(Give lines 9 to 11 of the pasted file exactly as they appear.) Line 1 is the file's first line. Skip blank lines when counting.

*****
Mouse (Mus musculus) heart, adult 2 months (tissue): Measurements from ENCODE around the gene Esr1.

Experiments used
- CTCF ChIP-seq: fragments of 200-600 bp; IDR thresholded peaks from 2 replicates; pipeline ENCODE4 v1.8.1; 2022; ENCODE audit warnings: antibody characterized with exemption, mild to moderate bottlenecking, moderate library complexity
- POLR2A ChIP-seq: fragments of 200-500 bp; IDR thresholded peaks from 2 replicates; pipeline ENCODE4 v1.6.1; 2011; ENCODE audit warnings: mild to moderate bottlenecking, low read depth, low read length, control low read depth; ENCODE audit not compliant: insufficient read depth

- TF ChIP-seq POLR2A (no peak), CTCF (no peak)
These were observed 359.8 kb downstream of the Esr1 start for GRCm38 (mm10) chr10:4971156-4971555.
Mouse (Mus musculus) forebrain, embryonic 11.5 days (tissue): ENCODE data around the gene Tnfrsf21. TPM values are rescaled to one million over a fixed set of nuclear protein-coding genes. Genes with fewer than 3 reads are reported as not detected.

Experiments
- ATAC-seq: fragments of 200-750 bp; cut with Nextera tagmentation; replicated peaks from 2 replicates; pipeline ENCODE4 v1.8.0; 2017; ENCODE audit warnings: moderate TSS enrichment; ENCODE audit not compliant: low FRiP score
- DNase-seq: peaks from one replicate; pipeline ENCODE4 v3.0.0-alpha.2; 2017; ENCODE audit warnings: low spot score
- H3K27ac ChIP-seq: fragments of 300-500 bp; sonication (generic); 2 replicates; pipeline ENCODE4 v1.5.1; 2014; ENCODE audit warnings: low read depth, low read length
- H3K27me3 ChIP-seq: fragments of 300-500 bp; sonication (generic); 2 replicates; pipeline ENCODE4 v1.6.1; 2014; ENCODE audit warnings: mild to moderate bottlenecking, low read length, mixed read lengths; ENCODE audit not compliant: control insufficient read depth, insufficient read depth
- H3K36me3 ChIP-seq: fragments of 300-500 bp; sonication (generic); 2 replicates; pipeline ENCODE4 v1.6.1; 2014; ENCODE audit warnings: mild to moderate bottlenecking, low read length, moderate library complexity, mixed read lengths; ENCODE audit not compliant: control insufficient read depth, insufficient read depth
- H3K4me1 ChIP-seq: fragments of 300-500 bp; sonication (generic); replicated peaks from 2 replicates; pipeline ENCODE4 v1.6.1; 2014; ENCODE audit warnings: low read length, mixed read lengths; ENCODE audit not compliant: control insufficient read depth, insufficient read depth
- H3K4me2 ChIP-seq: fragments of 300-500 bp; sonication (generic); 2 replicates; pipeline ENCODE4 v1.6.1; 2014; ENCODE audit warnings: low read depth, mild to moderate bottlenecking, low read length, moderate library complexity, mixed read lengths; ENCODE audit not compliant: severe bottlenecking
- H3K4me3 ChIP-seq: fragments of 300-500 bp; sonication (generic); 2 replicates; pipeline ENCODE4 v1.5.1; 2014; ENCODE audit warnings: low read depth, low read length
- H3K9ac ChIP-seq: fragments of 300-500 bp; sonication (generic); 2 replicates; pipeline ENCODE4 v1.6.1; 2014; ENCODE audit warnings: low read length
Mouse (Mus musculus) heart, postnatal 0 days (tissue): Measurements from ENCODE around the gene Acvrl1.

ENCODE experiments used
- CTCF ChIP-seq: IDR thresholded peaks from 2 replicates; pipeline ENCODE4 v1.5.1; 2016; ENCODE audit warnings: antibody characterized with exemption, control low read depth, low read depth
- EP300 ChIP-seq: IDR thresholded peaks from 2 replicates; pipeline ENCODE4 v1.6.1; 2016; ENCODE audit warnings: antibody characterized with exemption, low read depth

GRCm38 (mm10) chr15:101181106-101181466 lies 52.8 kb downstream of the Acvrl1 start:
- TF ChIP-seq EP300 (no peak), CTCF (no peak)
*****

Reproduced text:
- ATAC-seq: fragments of 200-750 bp; cut with Nextera tagmentation; replicated peaks from 2 replicates; pipeline ENCODE4 v1.8.0; 2017; ENCODE audit warnings: moderate TSS enrichment; ENCODE audit not compliant: low FRiP score
- DNase-seq: peaks from one replicate; pipeline ENCODE4 v3.0.0-alpha.2; 2017; ENCODE audit warnings: low spot score
- H3K27ac ChIP-seq: fragments of 300-500 bp; sonication (generic); 2 replicates; pipeline ENCODE4 v1.5.1; 2014; ENCODE audit warnings: low read depth, low read length